Skip to content

Strong Neighborhoods, Strong Schools: Case Study: Oakland Community Organizations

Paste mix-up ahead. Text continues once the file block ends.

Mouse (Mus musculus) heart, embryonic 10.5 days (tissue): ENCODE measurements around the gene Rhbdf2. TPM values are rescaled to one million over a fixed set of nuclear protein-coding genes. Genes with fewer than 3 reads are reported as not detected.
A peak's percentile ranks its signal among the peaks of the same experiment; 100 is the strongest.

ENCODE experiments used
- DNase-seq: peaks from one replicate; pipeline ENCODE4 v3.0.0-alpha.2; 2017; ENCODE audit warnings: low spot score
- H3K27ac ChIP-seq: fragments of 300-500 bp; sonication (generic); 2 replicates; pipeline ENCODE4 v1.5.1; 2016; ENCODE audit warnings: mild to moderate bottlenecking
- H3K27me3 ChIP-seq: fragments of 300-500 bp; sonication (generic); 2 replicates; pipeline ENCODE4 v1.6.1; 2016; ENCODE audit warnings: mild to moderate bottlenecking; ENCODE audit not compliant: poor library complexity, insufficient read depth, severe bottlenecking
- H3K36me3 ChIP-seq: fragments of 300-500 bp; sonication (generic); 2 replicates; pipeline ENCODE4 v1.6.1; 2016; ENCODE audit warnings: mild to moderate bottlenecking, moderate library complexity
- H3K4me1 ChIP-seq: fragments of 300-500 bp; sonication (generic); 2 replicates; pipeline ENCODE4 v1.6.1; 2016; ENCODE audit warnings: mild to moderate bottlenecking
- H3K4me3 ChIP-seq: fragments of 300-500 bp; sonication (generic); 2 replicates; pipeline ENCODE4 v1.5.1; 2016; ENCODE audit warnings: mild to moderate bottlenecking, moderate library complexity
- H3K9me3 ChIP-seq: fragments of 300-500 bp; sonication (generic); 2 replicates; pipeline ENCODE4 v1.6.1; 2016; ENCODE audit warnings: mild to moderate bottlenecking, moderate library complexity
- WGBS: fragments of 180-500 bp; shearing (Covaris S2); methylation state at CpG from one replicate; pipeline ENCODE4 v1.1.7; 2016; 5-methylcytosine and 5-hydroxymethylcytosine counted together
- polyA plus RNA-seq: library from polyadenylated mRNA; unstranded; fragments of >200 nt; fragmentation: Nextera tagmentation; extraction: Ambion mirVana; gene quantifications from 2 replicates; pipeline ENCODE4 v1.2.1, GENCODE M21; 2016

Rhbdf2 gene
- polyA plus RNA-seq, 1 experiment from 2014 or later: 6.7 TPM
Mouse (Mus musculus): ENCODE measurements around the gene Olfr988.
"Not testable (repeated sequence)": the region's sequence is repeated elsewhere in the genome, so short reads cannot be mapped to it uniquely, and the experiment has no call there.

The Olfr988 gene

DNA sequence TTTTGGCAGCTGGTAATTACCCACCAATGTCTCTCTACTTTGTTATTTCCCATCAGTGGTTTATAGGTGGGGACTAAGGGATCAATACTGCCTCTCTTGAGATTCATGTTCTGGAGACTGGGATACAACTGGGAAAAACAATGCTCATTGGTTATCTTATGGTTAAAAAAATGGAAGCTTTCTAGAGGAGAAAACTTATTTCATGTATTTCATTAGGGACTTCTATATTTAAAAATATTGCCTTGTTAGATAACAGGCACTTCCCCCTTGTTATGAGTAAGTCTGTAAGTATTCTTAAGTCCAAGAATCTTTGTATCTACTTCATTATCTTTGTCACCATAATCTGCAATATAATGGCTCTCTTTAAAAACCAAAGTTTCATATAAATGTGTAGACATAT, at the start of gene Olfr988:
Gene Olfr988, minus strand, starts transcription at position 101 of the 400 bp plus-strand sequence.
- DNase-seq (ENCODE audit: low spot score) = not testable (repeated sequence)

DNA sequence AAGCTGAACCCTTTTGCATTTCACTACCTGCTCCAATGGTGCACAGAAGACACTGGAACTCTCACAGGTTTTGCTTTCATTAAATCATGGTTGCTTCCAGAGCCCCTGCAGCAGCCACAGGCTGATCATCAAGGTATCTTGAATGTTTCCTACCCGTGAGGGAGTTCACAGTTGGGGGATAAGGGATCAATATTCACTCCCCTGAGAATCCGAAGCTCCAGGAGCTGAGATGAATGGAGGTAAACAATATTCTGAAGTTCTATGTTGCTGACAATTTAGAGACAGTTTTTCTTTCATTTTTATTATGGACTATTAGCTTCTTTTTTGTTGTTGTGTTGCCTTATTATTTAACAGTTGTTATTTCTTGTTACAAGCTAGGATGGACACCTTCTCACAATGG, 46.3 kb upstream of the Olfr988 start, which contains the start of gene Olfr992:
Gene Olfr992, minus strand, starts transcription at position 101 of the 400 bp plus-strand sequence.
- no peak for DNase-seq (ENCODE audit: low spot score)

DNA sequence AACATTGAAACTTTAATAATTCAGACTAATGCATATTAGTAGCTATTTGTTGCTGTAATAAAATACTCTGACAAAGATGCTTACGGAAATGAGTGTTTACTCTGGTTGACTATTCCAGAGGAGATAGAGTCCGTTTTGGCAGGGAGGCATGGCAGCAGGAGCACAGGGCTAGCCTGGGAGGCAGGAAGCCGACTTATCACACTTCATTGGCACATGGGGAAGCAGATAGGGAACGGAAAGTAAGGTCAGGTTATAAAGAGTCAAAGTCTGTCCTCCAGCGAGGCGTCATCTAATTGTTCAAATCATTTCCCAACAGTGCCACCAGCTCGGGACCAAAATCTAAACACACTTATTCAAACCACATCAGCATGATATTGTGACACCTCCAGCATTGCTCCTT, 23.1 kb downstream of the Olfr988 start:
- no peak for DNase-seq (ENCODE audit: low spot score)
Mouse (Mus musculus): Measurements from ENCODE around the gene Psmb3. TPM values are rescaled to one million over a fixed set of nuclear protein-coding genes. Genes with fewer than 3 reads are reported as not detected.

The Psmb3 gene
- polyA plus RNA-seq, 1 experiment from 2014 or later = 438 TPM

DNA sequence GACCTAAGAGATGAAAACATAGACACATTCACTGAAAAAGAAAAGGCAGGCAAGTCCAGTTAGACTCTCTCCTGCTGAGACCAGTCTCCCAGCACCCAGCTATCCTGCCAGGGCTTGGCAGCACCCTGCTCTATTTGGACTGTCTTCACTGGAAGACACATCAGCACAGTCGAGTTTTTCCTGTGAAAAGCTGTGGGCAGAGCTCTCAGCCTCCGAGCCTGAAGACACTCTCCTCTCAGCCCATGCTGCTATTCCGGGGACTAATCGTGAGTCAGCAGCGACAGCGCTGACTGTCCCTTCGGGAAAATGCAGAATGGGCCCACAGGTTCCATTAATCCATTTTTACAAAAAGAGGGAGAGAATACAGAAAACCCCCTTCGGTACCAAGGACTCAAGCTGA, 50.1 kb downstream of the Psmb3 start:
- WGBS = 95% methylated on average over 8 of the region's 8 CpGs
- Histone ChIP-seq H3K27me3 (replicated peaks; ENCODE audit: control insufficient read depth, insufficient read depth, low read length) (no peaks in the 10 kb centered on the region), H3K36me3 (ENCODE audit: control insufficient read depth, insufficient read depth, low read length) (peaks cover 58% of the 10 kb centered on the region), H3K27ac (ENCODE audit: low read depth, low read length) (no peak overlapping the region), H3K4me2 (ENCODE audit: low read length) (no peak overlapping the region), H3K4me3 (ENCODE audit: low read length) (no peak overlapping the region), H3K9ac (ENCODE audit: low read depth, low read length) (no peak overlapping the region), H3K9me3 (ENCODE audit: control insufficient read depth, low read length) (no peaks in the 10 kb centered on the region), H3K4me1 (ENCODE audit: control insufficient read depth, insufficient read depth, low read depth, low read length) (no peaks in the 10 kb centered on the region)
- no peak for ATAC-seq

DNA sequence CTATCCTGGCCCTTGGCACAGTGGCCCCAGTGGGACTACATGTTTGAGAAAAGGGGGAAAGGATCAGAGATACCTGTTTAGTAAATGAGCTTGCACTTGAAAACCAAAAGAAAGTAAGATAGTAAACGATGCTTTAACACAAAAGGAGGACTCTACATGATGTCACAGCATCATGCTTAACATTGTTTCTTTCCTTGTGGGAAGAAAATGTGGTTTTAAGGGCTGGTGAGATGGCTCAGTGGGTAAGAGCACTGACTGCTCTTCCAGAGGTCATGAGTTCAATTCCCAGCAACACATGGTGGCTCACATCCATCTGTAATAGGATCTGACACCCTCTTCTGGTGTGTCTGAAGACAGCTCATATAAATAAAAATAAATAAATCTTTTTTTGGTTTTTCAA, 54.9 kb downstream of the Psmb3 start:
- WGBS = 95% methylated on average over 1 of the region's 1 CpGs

Oakland Community Organizations (OCO) is composed of several dozen faith-based organizations whose congregants participate in OCO through the religious institution to which they belong. Affiliated since its inception with the Pacific Institute for Community Organizing (PICO), a nationwide network of similar groups, OCO works on multiple issues of concern to low- and moderate-income families in Oaklands’ flatlands neighborhoods. Key concerns include affordable housing, crime prevention, and education. Residents of the flatlands have been concerned that their schools are severely overcrowded and test scores low relative to schools in wealthier Oakland neighborhoods. In 1999, OCO joined forces with the Bay Area Coalition for Equitable Schools (BayCES), a school reform group working primarily with teachers, to launch a campaign to end the overcrowding and advocate for small autonomous schools. Through persistent, well-informed organizing and political action, OCO/BayCES moved the Oakland Unified School District toward the adoption and implementation of a Small Schools Policy which prioritized the flatlands and included ongoing involvement of parents, teachers and community members in the design and management of the new schools. This report discusses OCO’s accomplishments, which have made these achievements possible, in the indicator areas of community power, equity, social capital, and leadership development.